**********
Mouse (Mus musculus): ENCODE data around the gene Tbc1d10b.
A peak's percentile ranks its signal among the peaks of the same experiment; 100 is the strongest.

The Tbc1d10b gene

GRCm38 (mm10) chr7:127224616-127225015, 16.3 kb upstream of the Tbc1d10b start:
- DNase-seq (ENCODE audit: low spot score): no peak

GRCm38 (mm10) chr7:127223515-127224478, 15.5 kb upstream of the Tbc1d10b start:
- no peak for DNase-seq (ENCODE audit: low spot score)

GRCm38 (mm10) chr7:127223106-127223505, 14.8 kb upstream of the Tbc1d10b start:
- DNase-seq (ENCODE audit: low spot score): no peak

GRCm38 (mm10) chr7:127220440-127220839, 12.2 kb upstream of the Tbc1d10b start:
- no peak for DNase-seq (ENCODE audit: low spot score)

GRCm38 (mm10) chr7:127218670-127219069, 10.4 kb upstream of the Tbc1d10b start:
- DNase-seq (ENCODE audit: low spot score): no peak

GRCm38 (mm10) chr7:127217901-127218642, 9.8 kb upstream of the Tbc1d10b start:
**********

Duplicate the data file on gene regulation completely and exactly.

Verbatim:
Mouse (Mus musculus): ENCODE data around the gene Tbc1d10b.
A peak's percentile ranks its signal among the peaks of the same experiment; 100 is the strongest.

The Tbc1d10b gene

GRCm38 (mm10) chr7:127224616-127225015, 16.3 kb upstream of the Tbc1d10b start:
- DNase-seq (ENCODE audit: low spot score): no peak

GRCm38 (mm10) chr7:127223515-127224478, 15.5 kb upstream of the Tbc1d10b start:
- no peak for DNase-seq (ENCODE audit: low spot score)

GRCm38 (mm10) chr7:127223106-127223505, 14.8 kb upstream of the Tbc1d10b start:
- DNase-seq (ENCODE audit: low spot score): no peak

GRCm38 (mm10) chr7:127220440-127220839, 12.2 kb upstream of the Tbc1d10b start:
- no peak for DNase-seq (ENCODE audit: low spot score)

GRCm38 (mm10) chr7:127218670-127219069, 10.4 kb upstream of the Tbc1d10b start:
- DNase-seq (ENCODE audit: low spot score): no peak

GRCm38 (mm10) chr7:127217901-127218642, 9.8 kb upstream of the Tbc1d10b start: